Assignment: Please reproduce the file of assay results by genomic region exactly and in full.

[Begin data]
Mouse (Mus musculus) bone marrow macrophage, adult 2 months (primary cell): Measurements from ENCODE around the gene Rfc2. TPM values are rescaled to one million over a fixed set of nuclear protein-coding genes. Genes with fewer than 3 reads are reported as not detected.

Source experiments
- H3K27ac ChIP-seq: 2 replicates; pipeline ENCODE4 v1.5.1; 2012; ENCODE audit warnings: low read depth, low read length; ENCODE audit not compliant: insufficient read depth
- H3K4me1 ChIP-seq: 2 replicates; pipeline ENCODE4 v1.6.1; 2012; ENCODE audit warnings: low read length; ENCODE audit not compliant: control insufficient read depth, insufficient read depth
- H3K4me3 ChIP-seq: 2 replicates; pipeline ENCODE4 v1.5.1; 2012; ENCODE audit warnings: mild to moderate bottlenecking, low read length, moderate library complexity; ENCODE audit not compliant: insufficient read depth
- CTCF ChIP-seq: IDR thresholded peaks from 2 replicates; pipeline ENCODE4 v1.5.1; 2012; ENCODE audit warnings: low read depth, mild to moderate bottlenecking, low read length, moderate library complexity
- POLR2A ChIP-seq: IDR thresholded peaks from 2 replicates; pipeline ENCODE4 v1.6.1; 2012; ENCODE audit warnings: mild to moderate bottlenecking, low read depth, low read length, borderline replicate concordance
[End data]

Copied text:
Mouse (Mus musculus) bone marrow macrophage, adult 2 months (primary cell): Measurements from ENCODE around the gene Rfc2. TPM values are rescaled to one million over a fixed set of nuclear protein-coding genes. Genes with fewer than 3 reads are reported as not detected.

Source experiments
- H3K27ac ChIP-seq: 2 replicates; pipeline ENCODE4 v1.5.1; 2012; ENCODE audit warnings: low read depth, low read length; ENCODE audit not compliant: insufficient read depth
- H3K4me1 ChIP-seq: 2 replicates; pipeline ENCODE4 v1.6.1; 2012; ENCODE audit warnings: low read length; ENCODE audit not compliant: control insufficient read depth, insufficient read depth
- H3K4me3 ChIP-seq: 2 replicates; pipeline ENCODE4 v1.5.1; 2012; ENCODE audit warnings: mild to moderate bottlenecking, low read length, moderate library complexity; ENCODE audit not compliant: insufficient read depth
- CTCF ChIP-seq: IDR thresholded peaks from 2 replicates; pipeline ENCODE4 v1.5.1; 2012; ENCODE audit warnings: low read depth, mild to moderate bottlenecking, low read length, moderate library complexity
- POLR2A ChIP-seq: IDR thresholded peaks from 2 replicates; pipeline ENCODE4 v1.6.1; 2012; ENCODE audit warnings: mild to moderate bottlenecking, low read depth, low read length, borderline replicate concordance